From the outside, the Dax house is charming: a beautiful, Victorian cottage with a porch, located just fifteen minutes away from two major Los Angeles colleges. Stepping inside, I’m struck by how homely it feels. A bouquet of flowers sits on the dining table. Bright, colourful artwork lines the walls painted by clients from the Depaul Los Angeles Day Centre. Every bedroom is spacious and tastefully decorated. In the kitchen, pans, plates and utensils fill the drawers and cupboards.
The house is Depaul USA’s first Los Angeles residence in the Dax Program, which provides accommodation to students experiencing or at risk of homelessness. A response to the growing problem across the USA, the Dax house will accommodate students from LA Trade Tech Community College, which has an estimated 3,500 student experiencing insecure housing, and students from the University of Southern California.
Whilst on a longer trip across the USA, I visited Los Angeles to speak at the official opening of the Dax residence. At the opening, I was joined by local government and community college officials, such as LA City Council Member Eunisses Hernandez and a representative of LA County Supervisor Holly Mitchell. All spoke passionately about the critical need for solutions like the Dax Program in LA, where affordable housing is scarce.
It’s amazing to see Depaul USA respond so quickly to this local need, with the Dax house opening just six months after Depaul USA was asked to take on the project. Touring the house, the strengths of the Dax Program are clear. The house isn’t part of a faceless, mass-produced housing project. Rather, like I’ve seen at other Dax properties, the house has personal touches that make it unique. It is a place where every resident can feel at home, where they can thrive and become part of a family community.
To aid this, residents at the Dax house will receive stipends, mental health support, leadership development opportunities and access to budgeting and life-skills workshops. There is also a student appointed as a house manager who will be on hand to provide support and help the residents come together as a family. Recognising that everyone has unique talents, the house manager will help people to work together to prosper and support one another during their time at the Dax house.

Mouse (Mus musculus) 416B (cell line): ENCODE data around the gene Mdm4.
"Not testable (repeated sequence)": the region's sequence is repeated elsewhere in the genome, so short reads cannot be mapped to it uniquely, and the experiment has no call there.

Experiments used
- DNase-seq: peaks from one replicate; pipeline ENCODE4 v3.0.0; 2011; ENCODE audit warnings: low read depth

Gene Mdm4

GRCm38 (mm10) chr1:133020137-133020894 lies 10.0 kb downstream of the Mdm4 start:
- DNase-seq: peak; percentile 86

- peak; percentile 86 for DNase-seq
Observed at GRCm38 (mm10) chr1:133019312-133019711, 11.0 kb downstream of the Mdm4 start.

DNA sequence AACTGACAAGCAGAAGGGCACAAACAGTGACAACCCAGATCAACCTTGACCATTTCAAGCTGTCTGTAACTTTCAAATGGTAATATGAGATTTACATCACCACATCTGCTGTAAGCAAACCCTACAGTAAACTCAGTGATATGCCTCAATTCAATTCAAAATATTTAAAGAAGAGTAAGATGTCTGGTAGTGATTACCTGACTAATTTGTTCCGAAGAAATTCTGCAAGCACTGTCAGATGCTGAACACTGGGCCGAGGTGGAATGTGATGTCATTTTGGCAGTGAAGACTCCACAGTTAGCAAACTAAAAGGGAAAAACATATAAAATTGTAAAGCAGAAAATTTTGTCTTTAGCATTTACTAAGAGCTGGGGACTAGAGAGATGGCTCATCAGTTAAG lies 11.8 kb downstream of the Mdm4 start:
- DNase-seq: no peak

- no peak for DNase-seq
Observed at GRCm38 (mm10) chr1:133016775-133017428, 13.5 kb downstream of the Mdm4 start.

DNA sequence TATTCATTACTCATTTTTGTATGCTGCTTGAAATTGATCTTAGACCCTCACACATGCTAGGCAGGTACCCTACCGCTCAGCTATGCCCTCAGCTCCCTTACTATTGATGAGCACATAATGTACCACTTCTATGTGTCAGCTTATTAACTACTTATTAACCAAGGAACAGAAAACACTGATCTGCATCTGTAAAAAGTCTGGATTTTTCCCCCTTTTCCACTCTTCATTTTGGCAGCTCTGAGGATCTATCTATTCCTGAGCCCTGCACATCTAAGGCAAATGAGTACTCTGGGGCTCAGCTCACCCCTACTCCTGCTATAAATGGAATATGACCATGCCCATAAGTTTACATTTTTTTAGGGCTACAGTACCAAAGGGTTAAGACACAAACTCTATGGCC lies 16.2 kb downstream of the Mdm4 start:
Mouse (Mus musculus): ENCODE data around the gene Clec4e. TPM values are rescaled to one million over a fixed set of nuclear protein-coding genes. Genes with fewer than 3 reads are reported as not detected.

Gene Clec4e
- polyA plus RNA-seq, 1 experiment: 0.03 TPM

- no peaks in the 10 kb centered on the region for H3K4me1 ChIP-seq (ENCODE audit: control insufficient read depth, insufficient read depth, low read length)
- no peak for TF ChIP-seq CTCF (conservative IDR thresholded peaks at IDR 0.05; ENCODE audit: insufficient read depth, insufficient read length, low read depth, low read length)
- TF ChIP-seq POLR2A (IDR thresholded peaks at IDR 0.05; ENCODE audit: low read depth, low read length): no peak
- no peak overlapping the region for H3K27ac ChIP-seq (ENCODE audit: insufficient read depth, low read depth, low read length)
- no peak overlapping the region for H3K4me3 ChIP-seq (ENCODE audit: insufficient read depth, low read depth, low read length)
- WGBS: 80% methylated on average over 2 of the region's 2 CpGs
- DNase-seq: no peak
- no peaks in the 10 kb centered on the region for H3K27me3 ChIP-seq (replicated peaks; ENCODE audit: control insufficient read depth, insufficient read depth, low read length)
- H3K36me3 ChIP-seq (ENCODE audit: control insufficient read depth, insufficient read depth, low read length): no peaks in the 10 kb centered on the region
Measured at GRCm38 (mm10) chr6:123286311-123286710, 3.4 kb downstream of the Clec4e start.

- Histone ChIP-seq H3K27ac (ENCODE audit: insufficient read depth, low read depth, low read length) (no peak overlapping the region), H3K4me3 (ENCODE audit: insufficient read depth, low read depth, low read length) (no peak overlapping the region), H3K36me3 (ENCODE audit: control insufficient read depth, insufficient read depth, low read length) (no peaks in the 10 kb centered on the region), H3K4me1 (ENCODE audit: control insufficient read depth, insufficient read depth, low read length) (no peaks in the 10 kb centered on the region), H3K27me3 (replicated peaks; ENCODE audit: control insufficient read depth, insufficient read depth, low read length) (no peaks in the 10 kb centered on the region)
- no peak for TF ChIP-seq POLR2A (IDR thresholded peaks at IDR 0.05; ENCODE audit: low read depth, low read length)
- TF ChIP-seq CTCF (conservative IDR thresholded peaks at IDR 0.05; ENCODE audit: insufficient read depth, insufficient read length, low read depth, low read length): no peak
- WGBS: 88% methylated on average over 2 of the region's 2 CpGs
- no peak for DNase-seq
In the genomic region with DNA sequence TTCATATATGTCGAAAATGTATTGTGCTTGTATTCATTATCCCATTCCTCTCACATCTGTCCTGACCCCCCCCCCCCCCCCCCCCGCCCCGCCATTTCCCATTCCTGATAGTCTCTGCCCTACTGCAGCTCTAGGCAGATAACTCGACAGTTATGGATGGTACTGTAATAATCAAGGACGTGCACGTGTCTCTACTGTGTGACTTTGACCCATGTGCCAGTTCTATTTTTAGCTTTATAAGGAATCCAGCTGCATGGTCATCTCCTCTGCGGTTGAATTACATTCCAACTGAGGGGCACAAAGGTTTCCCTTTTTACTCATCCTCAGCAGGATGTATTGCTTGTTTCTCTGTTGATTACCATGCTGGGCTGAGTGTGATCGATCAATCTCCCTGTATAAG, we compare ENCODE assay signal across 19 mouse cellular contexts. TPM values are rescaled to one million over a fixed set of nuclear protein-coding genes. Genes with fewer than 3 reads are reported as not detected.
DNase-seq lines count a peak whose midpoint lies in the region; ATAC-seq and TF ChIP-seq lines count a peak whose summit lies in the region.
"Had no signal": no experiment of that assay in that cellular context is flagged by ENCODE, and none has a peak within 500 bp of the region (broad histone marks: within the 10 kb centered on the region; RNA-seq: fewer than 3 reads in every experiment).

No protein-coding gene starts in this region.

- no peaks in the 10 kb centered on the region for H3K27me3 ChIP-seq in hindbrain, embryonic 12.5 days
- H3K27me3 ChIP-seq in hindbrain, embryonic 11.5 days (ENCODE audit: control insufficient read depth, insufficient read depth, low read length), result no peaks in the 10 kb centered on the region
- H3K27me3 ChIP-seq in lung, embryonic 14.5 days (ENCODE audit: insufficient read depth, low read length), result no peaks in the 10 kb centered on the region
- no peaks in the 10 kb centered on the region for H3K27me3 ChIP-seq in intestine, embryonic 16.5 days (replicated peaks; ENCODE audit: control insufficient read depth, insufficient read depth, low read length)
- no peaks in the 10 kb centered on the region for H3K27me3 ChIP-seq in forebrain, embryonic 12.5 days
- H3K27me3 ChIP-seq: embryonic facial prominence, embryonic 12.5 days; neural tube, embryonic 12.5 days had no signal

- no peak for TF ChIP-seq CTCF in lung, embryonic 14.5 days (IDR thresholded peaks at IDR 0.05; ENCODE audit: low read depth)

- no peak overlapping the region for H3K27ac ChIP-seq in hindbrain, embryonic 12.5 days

Celebrating the potential of every person in this way is integral to Depaul’s values. It’s a sentiment echoed in Depaul projects globally, which provide specialist support to people in unique and challenging situations. In his opening words the LA County Representative said he had was overwhelmed by the Dax house, deeply humbled by Depaul USA’s values and commitment to those experiencing homelessness.
At Depaul, our mission is simple: to end homelessness and change the lives of those affected by it. The values which underpin this mission put people at the heart of what we do. During my trip, I saw this person-centred approach time and time again. Whilst visiting Depaul’s programme in Leavenworth, Kansas, I spoke to a young single mother of two, who Depaul had supported into a home. If she had applied for assistance via the usual routes, she would have been left behind. Instead, she now has a beautiful home, which has given her the security she needed to move into employment. She told me all about her new job working at The Sister of Charity Marillac Conference Centre, which she was very excited about.
Travelling across the USA, it’s clear that homelessness is a huge issue. Yet, it’s not an issue unique to the USA – the growing problem of homelessness is replicated on a global scale. At times, Depaul’s work can feel like a drop in a vast, stormy ocean. But this trip reminds me of how critical our work is – not only to the mother in Leavenworth and the students in Los Angeles, but to everyone we support worldwide.
Reflecting on my trip, I’m reminded of Extrat, the first resident at Dax project Holy Innocents in Chicago, which opened just days before I arrived in the USA. At the opening, Extrat spoke about what his new home meant to him: “I started to have a normal life because I got a place where I can live, I can study, and I can work on my goals.”
Extrat’s words remind me of the power a home can have. For Extrat, for the new residents of the LA Dax house, for the mother in Leavenworth, and for so many across the globe, a home is much more than bricks and mortar. A home is a place where people can move towards a new and independent future. A place of safety, security, a place of community, to be with friends and family. A place where every person can fulfill their potential.
Matthew Carter OBE, Group CEO Depaul International